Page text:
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Tuesday, October 18, 2016

Stony Ledge/ Saddleball Mountain-Greylock Range(Berkshires)

My buddy Jim is as knowledgeable on hiking as anyone I have met, from the Catskills to Adirondacks all the way to Vermont.  One area that he is not all that familiar with is the Berkshires of western Massachusetts, including the Greylock Range.  It just so happens that this is an area that I am very familiar with and therefore, was more than happy to share some of my experience with Jim.  Our plan for the day was to do a two car traverse, leaving a first car at the Jones Nose parking area along Rockwell Road and then driving to the Haley Farm to begin the hike.  We parked the car at an elevation of just over 1100 feet and began our hike, under sunny skies and beautiful, warm fall weather.
The first part of the hike passes picturesque Haley Farm and then along the old Hopper Road, under a canopy of colorful trees, as well as a carpet of fallen leaves.
Old stone walls line this section of the old road.
A short distance in, the trail turns right and crosses an open field with a fantastic look back towards Mount Prospect just to the north.
The trail heads south then east, climbing through a colorful, mostly hardwood forest.
The hike up to Stony Ledge has a nice, steady ascent with a couple of steeper sections.
A little over 2 miles into the hike is a small spur path to a nice view north int Williamstown.
Just prior to reaching the summit of Stony Ledge is a camping area with Lean To and picnic tables.
After about 2.5 miles, we arrived at the 2560 foot summit of Stony Ledge, with its incredible views out over the Hopper.  The Hopper is the giant chasm between Stony Ledge and Greylock.  Here is a look north towards Mount Prospect, Mount Williams and Mount Fitch.
Jim was thoroughly amazed by the views from this vantage point.  We stayed here for quite a while, eating lunch and taking many photos.
Continuing on past Stony Ledge, we followed Sperry Road south, then southeast towards the Sperry Road campground area. 
The foliage along Sperry Road was fantastic, and there were several other parties out enjoying this stretch near the campground.
We left Sperry Road, taking the Hopper Trail east towards its junction with the Appalachian Trail.  This stretch of the Hopper Trail was loaded with beech trees and ablaze in orange.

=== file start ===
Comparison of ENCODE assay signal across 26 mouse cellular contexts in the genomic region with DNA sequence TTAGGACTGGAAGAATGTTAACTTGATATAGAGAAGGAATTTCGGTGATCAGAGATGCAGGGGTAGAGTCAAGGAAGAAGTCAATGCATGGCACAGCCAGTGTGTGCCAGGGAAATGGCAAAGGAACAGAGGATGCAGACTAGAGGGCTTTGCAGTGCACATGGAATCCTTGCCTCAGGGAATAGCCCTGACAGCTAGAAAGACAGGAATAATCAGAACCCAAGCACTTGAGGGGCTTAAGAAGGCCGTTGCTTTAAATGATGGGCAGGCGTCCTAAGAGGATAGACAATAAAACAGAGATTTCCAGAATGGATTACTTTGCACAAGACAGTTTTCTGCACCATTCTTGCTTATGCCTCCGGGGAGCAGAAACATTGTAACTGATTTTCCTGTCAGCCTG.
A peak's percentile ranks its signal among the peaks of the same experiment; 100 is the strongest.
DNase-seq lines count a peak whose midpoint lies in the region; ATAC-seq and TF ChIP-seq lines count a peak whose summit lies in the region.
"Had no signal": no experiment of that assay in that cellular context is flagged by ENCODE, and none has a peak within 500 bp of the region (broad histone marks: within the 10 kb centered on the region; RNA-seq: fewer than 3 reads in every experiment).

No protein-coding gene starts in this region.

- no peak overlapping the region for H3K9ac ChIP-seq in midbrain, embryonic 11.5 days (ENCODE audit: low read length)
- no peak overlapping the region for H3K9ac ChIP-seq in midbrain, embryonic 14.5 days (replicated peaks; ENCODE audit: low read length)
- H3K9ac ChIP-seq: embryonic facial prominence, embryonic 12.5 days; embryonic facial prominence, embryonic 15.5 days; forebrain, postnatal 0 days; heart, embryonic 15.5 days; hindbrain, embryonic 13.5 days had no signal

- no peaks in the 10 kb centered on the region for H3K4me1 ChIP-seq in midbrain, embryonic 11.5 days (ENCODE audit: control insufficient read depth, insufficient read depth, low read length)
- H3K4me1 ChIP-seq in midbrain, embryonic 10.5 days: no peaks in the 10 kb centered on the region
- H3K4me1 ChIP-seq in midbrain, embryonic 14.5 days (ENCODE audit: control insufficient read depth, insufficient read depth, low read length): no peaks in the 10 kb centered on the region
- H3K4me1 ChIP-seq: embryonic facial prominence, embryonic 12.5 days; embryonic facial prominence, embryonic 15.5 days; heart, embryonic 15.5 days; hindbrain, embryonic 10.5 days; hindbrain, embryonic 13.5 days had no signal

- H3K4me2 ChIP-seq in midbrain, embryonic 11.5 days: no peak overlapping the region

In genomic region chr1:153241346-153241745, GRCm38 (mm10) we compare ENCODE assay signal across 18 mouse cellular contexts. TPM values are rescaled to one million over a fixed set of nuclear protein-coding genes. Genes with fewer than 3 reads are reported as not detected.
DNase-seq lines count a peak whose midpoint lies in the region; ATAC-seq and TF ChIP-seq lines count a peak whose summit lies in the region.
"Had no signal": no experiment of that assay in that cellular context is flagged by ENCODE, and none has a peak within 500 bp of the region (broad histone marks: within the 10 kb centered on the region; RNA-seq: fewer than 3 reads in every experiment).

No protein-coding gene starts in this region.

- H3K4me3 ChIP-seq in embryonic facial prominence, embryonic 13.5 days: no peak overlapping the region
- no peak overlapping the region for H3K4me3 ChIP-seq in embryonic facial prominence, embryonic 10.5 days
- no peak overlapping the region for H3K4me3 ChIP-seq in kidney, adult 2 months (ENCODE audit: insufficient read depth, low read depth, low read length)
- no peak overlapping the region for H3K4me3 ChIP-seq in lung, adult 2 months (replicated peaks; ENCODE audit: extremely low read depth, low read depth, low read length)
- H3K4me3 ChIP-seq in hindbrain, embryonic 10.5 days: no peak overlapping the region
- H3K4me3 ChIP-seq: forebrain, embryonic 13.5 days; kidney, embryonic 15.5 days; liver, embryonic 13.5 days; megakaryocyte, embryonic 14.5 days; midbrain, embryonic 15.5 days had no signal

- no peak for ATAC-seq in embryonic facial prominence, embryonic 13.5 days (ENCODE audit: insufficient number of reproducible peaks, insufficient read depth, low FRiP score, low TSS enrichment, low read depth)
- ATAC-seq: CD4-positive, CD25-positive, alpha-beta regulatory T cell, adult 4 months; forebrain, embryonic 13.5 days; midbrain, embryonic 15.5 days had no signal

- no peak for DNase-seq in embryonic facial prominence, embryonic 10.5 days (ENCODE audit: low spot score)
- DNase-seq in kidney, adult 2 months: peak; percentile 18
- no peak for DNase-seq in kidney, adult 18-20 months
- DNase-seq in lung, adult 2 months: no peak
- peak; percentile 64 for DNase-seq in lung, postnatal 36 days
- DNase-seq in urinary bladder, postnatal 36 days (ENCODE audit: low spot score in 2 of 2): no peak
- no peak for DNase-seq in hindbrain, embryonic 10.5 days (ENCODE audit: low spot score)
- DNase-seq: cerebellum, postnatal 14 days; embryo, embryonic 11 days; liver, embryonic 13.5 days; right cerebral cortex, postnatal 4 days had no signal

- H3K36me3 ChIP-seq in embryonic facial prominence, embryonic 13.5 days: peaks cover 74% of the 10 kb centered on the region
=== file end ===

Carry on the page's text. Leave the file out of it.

Jim and I were both surprised to pass through some wet stretches of trail along Saddleball's long  ridgeline.  Due to the very dry conditions persisting elsewhere, this was the most water we had seen on the trail since the spring.
 Saddleball Mountain passes through mostly conifers and has a very long ridgeline, with four small summit bumps.  The southernmost summit bump is considered the summit, with an elevation of 3247 feet.  Other than its northern neighbor Mount Greylock, this is the only other 3000 plus foot summit in the Commonwealth of Massachusetts.
About a .25 mile hike past the summit is a trail junction, where the Appalachian Trail heads left.   Continue a short .2 mile south on the AT here, past the Jones Nose junction, and you will be rewarded with a nice view from a clearing to the east off of Saddleball Mountain.
The town of Adams sits far down in the valley to the left with the rolling countryside stretching far beyond.
The weather had warmed to 80 degrees, as we began to descend Saddleball Mountain, via the Jones Nose Trail.
A small spur leads to a great view west towards the Route 7 corridor and Brodie Mountain's wind farm.
The descent down the south face of Saddleball Mountain passes through a transition of conifer forest to hardwoods and is gorgeous under fall conditions.
Incredible fall foliage.
Descending down into the open meadows below Jones Nose.
One last look back north to Jones Nose, a southern shoulder of Saddleball Mountain.
Southeast views from the open fields below Jones Nose.
We made one last stop for the day at the short Robinson Point Trail, which drops down about 250 feet in a quarter mile from Notch Road.  The views from this spot are spectacular.
The Taconics in the distance, with the beautiful fall colors of Mount Prospect(L) and a shoulder of Mount Fitch(R). 
Driving Jim back to his car at Haley Farm, with Mount Prospect standing proud in the afternoon sun.
Total mileage for the day was about 8 miles RT and 2700 feet elevation gain.

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